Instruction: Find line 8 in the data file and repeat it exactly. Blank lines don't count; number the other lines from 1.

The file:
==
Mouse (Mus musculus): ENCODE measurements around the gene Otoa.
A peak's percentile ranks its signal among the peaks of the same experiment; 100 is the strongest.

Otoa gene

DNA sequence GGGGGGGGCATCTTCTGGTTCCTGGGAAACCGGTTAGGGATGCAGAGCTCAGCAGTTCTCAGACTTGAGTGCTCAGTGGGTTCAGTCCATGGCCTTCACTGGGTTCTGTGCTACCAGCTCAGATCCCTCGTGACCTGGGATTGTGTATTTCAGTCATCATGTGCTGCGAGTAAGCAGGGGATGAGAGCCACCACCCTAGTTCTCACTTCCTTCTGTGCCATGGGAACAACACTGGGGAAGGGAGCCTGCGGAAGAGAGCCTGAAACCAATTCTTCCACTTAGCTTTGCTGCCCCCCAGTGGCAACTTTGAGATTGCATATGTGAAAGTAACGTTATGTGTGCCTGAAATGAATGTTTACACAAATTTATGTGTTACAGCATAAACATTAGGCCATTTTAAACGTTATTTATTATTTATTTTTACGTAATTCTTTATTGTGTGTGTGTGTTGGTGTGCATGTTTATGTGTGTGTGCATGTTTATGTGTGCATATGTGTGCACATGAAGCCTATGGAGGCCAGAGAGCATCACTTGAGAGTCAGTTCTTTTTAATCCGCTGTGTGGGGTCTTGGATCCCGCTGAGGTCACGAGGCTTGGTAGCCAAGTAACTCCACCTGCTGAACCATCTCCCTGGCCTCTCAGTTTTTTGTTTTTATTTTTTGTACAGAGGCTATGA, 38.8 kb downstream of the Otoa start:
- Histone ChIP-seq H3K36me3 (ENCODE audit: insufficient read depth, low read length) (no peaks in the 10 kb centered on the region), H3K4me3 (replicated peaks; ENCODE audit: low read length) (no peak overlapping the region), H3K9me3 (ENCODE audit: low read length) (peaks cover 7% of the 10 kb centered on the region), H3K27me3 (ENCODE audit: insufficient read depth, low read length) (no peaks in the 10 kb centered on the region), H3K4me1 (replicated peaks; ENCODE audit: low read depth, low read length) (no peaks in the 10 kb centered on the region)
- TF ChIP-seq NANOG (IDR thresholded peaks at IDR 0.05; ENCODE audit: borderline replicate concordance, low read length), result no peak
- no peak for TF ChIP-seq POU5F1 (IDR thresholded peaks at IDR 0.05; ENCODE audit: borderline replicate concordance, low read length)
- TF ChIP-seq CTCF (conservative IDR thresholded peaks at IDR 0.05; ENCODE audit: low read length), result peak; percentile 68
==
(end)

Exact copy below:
- TF ChIP-seq CTCF (conservative IDR thresholded peaks at IDR 0.05; ENCODE audit: low read length), result peak; percentile 68